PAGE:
Matthew Zapruder is the author of "Why Poetry."

Former New York Times Magazine poetry editor Matthew Zapruder thinks that far too often, schools teach students to be wary of poetry, to stress over finding a deeper, hidden meaning to the words. In “Why Poetry,” Zapruder lays out what he thinks is a better way to approach a poem, to focus on the literal meaning and visceral experience of the words. Zapruder joins us to discuss his book, his own verse and how poetry makes sense of the human experience and restores our humanity.

Guests:
Matthew Zapruder, poet and author, “Why Poetry”; associate professor, St Mary’s College of California

‘Why Poetry’: A Manifesto for Reading and Enjoying the Art 31 August,2017Michael Krasny

  • Noelle

    I agree the way poetry is taught for the most part is lacking. And for the more scientific/engineering type of students it’s even harder for them to wrap their heads around poetry.

    • Ehkzu

      …in part because poetry tends to written about feelings. But unbeknownst to many English majors, there are other subjects. Back in the day poets like Donne and Blake knew this. The things that excite engineers and scientists are fine subjects for poetry, but the resulting poetry would befuddle many currrent poetry buffs.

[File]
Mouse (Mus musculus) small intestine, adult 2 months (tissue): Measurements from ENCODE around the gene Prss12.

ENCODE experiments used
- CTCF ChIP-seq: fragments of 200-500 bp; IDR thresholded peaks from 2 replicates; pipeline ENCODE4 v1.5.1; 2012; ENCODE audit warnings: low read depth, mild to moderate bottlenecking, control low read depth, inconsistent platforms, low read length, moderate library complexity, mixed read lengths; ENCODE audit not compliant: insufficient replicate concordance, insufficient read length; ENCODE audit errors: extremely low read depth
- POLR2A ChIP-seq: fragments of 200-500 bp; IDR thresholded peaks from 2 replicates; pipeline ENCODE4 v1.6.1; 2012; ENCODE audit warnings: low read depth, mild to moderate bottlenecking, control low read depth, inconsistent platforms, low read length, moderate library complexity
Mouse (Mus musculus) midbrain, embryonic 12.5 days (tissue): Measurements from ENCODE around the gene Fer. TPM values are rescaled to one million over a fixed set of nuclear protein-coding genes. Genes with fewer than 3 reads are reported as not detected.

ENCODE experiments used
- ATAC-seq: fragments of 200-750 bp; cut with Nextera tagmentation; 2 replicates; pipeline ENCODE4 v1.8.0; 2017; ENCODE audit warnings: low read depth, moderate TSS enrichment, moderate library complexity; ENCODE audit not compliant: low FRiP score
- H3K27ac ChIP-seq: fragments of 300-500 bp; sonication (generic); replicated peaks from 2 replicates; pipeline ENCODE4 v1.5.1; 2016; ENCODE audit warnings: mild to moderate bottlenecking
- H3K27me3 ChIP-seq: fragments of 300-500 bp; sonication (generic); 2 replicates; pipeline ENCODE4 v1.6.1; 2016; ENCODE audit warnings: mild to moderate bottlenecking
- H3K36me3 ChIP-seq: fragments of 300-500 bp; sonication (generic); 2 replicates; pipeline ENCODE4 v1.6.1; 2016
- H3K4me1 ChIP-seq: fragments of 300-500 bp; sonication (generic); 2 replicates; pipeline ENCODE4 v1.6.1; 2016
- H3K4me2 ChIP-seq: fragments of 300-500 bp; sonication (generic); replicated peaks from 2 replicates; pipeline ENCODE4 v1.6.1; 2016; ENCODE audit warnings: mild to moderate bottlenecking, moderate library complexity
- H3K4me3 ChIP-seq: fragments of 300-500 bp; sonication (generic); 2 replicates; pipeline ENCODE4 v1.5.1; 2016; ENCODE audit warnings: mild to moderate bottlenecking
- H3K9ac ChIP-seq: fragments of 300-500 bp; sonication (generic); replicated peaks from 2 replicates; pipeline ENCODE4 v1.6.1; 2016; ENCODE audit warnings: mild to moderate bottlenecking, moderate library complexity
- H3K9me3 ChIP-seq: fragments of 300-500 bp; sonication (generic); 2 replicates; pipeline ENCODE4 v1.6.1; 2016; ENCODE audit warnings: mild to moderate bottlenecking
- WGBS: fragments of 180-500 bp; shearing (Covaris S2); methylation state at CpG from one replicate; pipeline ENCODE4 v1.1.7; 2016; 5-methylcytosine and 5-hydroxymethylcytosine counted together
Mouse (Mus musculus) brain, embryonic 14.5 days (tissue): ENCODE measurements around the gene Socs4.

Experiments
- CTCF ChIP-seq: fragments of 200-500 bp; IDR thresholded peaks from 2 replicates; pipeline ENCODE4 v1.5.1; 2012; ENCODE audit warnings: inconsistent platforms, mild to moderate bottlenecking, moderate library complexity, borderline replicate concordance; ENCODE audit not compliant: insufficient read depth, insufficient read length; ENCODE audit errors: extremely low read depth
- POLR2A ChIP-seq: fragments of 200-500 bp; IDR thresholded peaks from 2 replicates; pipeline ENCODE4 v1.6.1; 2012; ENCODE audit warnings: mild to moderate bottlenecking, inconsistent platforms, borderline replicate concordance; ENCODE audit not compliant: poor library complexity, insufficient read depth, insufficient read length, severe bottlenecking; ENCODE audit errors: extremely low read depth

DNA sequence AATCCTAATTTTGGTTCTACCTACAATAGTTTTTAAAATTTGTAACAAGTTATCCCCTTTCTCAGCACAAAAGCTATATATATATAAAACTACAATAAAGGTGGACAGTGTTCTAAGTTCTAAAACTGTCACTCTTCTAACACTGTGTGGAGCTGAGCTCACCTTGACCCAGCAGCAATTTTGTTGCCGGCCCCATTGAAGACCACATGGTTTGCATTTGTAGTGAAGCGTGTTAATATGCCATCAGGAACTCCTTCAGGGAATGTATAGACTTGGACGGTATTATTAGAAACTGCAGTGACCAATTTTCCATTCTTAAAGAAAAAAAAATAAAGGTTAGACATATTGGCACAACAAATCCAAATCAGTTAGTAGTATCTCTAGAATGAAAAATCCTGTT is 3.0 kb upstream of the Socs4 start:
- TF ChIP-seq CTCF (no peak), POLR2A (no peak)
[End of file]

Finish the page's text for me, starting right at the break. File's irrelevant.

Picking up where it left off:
Poetry can be about anything that inspires us.

  • Ehkzu

    Nearly all Americans love poetry…when it’s song lyrics. Not all of which are drivel. Honest.

    Meanwhile the world of poetry shuts out the tech people by acting as if interpersonal feelings are the only valid subject for poetry. I’d love to see a poem about, say, the discovery of the Higgs boson or the optical drive…or the first men landing on the Moon. Most of the people I know would understand that, while the literati would dismiss it, just as they dismiss science fiction, which is often about big ideas and not just “she loves me, she loves me not.”